• ID number: every material, part, or component appearing on the bill of materials is given a number to facilitate quick and easy identification. 
  • Description: the BOM includes a description of each material or component that helps to better understand, identify, and distinguish between the elements it contains. 
  • Quantity: the number of units required for each component must be specified. This is fundamental for ensuring uninterrupted production. 
  • Notes: any additional relevant information should be included for the benefit of all BOM stakeholders. 

Types of BOMs

Various kinds of bills of materials have been adapted and personalized, according to purpose and business needs. These are the main types: 

  • MBOM (manufacturing bill of materials): this list contains information on all the exact parts and assemblies that go into making a product, as well as the packaging material required to send the finished item to the customer. The information in the MBOM is used to calculate when the materials should be purchased and when the production order should be issued. MBOMs help the purchasing department to define regular intervals for buying parts and to negotiate better prices with the corresponding suppliers.
  • EBOM (engineering bill of materials): project engineers create this list during the design stage. EBOMs are often based on CAD (computer-aided design) or EDA (electronic design automation) drawings. They refer to the way in which a finished product was previously designed. It’s essential to draw up rigorous, exact EBOMs, especially when launching a new product; these documents guarantee the availability of the materials and parts during the manufacture of the item. It’s normal to have more than one EBOM for a product, as the design is subjected to a number of revisions. 
  • SBOM (service bill of materials): this document brings together the steps for installation and repair, in addition to the serviceable parts that a technical service should take into account to ensure a product’s proper functioning. 
  • Sales bill of materials: this list provides all the details relating to a finished product prior to its assembly and during the sales phase. In sales BOMs, both the finished product and the components appear as separate items. 

In fact, a BOM could be compiled for practically any activity requiring different elements and processes, from cooking a simple stew to manufacturing a sophisticated airplane. Bills of materials are neither exclusive nor independent; that is, it’s possible to draw up more than one BOM to carry out an activity. 

BOM software: ERPs and WMSs

It’s vital to use software to automatically control and monitor the proper implementation of a bill of materials. 

For decades, BOMs — specifically, MBOMs (manufacturing bills of materials — were managed by systems; in other words, software was charged with planning and managing materials in order to control inventory and production. Over the years, MRP (material requirements planning) systems evolved into modern and more complete ERP (enterprise resource planning) software, which includes tools that control elements related to a product’s manufacture.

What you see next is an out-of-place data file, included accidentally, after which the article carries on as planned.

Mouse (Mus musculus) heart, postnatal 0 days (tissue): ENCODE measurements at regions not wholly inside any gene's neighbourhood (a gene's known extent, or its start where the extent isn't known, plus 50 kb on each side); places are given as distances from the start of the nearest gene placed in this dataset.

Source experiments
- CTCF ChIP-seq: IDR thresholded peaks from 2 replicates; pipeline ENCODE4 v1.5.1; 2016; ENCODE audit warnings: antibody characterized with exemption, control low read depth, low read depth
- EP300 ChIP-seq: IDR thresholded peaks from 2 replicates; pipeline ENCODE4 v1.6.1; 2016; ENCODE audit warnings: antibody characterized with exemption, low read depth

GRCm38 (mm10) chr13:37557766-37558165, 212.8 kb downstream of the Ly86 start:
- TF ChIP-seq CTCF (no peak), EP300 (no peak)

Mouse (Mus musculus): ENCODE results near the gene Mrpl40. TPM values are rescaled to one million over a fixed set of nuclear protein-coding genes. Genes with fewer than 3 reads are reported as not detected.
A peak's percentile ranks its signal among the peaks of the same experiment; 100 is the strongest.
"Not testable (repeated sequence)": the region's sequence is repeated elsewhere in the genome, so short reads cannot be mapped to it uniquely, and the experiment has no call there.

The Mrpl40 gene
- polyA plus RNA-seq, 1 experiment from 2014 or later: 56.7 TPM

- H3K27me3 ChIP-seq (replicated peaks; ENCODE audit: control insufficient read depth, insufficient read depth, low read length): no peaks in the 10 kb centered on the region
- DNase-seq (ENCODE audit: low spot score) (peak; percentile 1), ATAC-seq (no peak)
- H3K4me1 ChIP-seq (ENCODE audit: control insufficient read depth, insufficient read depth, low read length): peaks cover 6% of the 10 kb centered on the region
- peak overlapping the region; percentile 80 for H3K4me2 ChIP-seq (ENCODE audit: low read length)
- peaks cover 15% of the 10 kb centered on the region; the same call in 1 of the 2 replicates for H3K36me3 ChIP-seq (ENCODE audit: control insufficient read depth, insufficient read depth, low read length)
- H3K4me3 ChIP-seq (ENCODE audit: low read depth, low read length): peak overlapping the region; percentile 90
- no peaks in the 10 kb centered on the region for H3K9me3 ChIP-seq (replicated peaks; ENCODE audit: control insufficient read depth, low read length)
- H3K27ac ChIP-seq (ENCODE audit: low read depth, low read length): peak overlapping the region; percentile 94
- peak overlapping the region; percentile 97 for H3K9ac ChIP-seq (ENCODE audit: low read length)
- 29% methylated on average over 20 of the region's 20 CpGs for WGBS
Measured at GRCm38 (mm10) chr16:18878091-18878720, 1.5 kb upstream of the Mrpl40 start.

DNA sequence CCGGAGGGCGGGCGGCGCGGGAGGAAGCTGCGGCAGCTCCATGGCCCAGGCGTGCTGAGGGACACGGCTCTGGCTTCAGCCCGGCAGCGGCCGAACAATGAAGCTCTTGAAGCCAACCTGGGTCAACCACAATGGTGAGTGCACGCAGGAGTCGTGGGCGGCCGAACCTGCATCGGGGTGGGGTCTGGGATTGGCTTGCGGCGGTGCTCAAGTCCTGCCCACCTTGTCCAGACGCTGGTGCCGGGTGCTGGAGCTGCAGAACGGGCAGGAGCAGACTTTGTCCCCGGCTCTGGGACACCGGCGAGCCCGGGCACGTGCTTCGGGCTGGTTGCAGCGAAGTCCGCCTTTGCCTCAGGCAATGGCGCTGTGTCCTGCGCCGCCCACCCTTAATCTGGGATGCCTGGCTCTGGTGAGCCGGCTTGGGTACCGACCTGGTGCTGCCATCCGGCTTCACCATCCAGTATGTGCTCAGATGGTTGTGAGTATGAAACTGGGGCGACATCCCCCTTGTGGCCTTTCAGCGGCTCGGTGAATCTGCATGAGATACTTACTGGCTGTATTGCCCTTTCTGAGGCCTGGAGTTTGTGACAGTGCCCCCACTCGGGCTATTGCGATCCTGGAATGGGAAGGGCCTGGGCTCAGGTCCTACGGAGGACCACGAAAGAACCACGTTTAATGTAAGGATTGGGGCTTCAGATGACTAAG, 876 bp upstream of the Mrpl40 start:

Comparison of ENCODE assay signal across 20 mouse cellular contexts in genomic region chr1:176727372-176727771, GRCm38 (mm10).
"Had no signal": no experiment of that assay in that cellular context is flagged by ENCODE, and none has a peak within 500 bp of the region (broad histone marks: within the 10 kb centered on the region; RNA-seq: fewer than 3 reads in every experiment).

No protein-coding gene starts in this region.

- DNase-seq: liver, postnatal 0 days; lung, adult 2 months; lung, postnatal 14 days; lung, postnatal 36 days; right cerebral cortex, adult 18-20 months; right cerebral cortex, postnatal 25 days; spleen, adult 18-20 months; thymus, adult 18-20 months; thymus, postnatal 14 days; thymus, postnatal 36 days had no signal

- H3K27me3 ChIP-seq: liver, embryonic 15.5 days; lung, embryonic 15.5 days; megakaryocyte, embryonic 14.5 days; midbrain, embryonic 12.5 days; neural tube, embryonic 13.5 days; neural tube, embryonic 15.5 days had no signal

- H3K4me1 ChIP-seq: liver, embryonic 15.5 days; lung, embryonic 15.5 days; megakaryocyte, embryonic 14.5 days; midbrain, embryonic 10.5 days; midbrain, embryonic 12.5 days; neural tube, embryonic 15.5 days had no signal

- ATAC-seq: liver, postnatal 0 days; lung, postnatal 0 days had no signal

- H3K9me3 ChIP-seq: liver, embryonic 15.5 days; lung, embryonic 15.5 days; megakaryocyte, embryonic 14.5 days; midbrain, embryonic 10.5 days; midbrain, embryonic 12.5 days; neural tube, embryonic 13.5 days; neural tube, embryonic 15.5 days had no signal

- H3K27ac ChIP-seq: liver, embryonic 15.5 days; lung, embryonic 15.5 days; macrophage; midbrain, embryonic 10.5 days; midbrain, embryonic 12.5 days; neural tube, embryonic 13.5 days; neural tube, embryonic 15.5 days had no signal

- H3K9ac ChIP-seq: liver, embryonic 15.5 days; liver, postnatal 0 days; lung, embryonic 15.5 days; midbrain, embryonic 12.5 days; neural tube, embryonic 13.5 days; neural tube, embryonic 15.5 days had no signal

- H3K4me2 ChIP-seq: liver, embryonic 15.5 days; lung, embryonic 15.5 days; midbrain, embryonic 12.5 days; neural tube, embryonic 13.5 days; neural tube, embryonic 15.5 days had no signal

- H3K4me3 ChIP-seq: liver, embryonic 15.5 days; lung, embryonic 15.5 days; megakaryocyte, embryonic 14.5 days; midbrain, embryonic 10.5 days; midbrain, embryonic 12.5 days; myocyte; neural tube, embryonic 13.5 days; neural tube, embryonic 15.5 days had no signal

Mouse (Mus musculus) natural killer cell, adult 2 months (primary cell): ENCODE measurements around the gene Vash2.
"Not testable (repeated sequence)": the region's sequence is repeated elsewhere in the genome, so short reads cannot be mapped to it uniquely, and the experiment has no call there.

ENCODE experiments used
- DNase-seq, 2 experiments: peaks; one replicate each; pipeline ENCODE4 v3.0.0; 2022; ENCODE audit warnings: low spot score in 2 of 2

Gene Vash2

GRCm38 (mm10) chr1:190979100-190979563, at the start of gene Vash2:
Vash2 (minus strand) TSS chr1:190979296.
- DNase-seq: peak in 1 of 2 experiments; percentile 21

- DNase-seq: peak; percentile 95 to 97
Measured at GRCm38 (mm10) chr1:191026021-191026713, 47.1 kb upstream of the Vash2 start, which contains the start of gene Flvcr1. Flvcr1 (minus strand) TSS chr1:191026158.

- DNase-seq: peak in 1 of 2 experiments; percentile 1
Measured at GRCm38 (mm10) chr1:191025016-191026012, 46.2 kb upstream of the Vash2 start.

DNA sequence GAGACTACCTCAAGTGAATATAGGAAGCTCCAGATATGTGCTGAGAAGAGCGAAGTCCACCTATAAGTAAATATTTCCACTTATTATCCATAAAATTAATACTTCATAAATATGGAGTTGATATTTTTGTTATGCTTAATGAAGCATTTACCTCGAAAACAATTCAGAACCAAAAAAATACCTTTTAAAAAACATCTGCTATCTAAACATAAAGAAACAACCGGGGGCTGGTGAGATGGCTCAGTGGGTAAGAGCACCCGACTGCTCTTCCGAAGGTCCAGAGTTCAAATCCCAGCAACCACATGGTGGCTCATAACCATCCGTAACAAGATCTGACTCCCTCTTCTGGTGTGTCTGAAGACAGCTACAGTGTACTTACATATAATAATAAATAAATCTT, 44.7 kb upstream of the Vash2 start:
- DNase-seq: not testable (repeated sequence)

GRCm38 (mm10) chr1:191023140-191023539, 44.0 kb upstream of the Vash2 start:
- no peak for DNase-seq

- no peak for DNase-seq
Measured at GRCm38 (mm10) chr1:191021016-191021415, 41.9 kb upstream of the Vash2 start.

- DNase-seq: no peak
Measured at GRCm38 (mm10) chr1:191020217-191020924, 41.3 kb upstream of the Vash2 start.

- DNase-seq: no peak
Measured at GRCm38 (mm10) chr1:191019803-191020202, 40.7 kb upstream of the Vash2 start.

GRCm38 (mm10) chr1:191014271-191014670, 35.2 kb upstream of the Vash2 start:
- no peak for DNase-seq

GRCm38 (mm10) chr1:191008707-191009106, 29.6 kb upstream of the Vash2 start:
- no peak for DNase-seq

In parallel, and compatible with ERPs, are warehouse management systems (WMSs). These offer even more precise and sophisticated tools compared to ERPs to achieve greater throughput in both the production chain and the storage and supply of raw materials, semi-finished goods, and finished products. 

An example of this is WMS for Manufacturing, available through Interlake Mecalux’s Easy WMS. This module enables full integration of the procurement processes relating to the production line with the storage of the finished product. The result is total traceability and stock management, improved cycle times in manufacturing processes, and enhanced product quality.

WMSs generate BOMs automatically, ensuring efficient goods flows between the warehouse and the production lines
WMSs generate BOMs automatically, ensuring efficient goods flows between the warehouse and the production lines

BOMs: logistics and production in sync

All elements involved in the supply chain need to be perfectly optimized and coordinated to achieve the best possible result. In terms of the production chain and logistics, it’s crucial that they work in concert, as the performance of one directly affects the other. 

To do this, it’s necessary to have a detailed bill of materials that contains all the information related to the manufacture of a product and that responds to the needs of areas such as the logistics or purchasing department, for instance. In the end, we could say that a BOM is the recipe for a product: the initial and developmental stage that defines all the materials and elements that will be involved in manufacturing the final product.

To ensure effective management of the bill of materials, automation and software are two basic premises. So, don’t hesitate to contact Interlake Mecalux — a team of experts will walk you through improving processes in your warehouse.